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Employees Wrap Up 3-Day Strike Outside Johns Hopkins Hospital

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Derek Valcourt began working at WJZ in September 2002. His first major...
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BALTIMORE (WJZ) — Thousands of employees at Johns Hopkins Hospital are wrapping up their three-day strike. They say they’re making poverty level wages while the hospital thrives and continues to expand.

Derek Valcourt has more.

The strike officially ended at 6 p.m., meaning anyone who is scheduled to be working the night shift is now back on the job.

For three days, they’ve been calling on the hospital to raise the wages of some 2,000 employees who work in the kitchens, the laundries, the maintenance and cleaning crews.

People like Simone Hicks, who say, despite her full-time job at the best hospital in the country, she and most everyone there needs food stamps and other public assistance to get by.

“I’m making $10.98, that’s below the poverty line. That’s ridiculous and it’s not fair,” Hicks said.

“Everybody out here is struggling. Hopkins can build billion dollar buildings, but they can’t take care of their employees,” said Wiley Rhymer, Hopkins employee.

A father of four, Rhymer is among the hundreds taking three days without pay to make their point.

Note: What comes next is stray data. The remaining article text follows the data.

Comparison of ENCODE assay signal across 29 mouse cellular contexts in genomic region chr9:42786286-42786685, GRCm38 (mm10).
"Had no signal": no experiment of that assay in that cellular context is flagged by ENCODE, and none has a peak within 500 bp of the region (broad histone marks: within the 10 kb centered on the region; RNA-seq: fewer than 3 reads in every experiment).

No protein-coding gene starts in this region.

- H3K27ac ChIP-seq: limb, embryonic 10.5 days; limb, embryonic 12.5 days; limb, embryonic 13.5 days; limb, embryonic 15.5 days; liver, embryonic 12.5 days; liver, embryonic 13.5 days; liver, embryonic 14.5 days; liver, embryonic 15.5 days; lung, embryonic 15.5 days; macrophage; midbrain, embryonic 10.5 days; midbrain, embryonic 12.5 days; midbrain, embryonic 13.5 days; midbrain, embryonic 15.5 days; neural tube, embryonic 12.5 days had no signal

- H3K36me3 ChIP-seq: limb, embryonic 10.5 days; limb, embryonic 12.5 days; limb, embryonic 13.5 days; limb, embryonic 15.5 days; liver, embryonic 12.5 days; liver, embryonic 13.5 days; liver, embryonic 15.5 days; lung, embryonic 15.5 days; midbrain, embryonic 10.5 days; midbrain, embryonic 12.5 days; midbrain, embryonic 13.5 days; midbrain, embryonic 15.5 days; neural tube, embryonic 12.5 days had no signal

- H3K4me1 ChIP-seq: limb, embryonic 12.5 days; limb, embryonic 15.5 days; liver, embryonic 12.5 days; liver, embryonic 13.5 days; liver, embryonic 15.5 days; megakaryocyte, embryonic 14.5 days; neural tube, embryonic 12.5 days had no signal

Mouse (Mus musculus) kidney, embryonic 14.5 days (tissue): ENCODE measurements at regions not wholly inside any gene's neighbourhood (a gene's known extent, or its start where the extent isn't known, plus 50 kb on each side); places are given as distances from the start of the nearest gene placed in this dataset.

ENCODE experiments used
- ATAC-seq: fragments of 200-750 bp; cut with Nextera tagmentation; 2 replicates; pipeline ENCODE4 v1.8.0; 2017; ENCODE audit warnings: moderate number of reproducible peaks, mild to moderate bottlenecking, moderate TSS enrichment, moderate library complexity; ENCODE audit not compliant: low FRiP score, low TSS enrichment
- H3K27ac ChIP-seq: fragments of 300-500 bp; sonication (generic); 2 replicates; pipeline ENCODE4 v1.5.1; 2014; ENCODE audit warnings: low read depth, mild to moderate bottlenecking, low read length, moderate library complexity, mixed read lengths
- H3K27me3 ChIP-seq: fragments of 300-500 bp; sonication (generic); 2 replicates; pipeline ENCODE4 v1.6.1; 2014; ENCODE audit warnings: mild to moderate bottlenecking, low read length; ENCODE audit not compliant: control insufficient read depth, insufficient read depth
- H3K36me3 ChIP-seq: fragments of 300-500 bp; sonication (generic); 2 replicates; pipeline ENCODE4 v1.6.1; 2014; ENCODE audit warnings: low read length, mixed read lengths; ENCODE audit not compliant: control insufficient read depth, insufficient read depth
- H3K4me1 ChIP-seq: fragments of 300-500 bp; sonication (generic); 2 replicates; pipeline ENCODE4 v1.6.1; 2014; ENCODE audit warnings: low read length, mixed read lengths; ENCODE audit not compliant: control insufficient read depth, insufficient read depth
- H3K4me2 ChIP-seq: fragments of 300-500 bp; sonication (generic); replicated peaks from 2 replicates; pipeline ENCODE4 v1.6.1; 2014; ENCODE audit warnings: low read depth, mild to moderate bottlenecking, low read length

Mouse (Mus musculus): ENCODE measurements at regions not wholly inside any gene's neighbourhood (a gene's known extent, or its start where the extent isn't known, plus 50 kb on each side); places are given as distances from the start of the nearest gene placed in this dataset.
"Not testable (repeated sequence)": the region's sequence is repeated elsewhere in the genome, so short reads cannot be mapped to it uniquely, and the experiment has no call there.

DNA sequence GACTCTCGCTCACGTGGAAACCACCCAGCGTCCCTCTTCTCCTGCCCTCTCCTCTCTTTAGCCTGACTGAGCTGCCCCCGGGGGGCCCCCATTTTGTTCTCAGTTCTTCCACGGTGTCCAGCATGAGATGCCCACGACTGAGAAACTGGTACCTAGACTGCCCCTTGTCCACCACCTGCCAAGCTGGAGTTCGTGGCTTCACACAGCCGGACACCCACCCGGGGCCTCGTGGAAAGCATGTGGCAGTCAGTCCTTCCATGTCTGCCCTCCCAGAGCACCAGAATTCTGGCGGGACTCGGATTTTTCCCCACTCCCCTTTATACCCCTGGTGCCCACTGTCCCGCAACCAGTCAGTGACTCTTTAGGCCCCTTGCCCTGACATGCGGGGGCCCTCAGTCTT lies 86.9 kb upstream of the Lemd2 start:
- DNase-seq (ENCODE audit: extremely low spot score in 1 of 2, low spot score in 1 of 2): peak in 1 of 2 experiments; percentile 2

“These workers were like a dirty little secret, and the secret is out. They are not making a livable wage. Shame on you for not paying them a livable wage,” said union representative Carriette Hiers.

The union voted to strike on Tuesday after negotiations took a turn when the hospital made their last, final and best offer, falling far short of the union’s wage demands.

“Out of respect for our employees and the bargaining process, we will take those issues to the table and bargain there and not in public,” said Bonnie Windsor, Johns Hopkins Hospital.

The hospital says it has a finite pool of money and needs to balance pay with job preservation.

They point out they offer benefits like career training and college tuition to employees who hope for higher paying jobs and they insist, despite the strike, it’s business as usual inside.

“If you walked into the hospital, you would not even know that there is a strike going on,” Windsor said.

Employees say that’s a blatant lie. Meanwhile, the hospital has posted signs outside calling for some quiet.

Because the strike was short-lived and employees are expected to be back on the job Friday night, it’s unclear what advantage the union has gained until they get back to the negotiation table. That’s expected to happen next week.

When the striking employees do return to their jobs, they will be working without a union contract.

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